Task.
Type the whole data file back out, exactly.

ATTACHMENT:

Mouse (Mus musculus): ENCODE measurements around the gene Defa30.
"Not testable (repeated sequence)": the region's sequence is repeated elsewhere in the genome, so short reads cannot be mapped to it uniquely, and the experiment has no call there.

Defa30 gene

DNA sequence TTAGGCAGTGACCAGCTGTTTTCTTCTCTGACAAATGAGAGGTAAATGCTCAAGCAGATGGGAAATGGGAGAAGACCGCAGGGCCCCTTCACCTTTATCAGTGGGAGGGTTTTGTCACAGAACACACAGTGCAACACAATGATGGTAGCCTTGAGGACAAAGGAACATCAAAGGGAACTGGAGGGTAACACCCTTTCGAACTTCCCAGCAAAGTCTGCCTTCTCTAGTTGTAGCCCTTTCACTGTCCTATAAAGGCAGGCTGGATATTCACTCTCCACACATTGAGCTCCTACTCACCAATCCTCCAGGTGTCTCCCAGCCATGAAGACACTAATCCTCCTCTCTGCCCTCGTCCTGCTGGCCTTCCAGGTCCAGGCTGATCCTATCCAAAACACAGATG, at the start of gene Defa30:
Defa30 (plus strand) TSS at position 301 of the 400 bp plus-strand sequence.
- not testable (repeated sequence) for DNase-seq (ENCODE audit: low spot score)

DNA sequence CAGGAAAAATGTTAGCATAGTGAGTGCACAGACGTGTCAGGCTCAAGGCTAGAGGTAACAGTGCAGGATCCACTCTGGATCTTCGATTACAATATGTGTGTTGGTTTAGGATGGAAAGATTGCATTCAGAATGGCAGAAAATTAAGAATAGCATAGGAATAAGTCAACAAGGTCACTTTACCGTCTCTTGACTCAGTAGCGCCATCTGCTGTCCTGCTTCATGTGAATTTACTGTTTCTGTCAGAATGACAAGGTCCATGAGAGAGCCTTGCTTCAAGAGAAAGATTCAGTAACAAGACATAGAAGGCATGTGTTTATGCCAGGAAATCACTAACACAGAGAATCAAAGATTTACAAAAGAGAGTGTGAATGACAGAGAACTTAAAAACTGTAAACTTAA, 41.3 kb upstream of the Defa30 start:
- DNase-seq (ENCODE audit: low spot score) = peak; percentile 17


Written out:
Mouse (Mus musculus): ENCODE measurements around the gene Defa30.
"Not testable (repeated sequence)": the region's sequence is repeated elsewhere in the genome, so short reads cannot be mapped to it uniquely, and the experiment has no call there.

Defa30 gene

DNA sequence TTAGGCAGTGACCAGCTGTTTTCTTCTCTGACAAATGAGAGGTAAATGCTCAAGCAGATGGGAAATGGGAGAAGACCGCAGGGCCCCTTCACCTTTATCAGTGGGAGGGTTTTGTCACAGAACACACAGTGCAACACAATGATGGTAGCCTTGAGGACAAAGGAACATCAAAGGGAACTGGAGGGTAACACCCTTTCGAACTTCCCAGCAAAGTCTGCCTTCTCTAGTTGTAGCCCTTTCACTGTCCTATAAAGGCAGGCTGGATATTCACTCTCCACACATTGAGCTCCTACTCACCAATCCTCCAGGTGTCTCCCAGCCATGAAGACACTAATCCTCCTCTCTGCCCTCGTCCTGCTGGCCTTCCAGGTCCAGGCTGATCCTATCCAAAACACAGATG, at the start of gene Defa30:
Defa30 (plus strand) TSS at position 301 of the 400 bp plus-strand sequence.
- not testable (repeated sequence) for DNase-seq (ENCODE audit: low spot score)

DNA sequence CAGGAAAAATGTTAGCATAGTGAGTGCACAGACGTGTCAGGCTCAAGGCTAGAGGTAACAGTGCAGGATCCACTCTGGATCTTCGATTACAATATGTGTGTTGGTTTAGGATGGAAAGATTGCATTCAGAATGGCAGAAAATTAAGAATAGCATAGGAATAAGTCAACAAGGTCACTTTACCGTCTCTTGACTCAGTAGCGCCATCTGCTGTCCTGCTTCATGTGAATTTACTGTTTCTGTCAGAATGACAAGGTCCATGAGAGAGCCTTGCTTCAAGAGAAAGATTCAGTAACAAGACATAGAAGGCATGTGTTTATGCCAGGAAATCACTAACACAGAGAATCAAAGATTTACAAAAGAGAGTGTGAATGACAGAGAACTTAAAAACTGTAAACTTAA, 41.3 kb upstream of the Defa30 start:
- DNase-seq (ENCODE audit: low spot score) = peak; percentile 17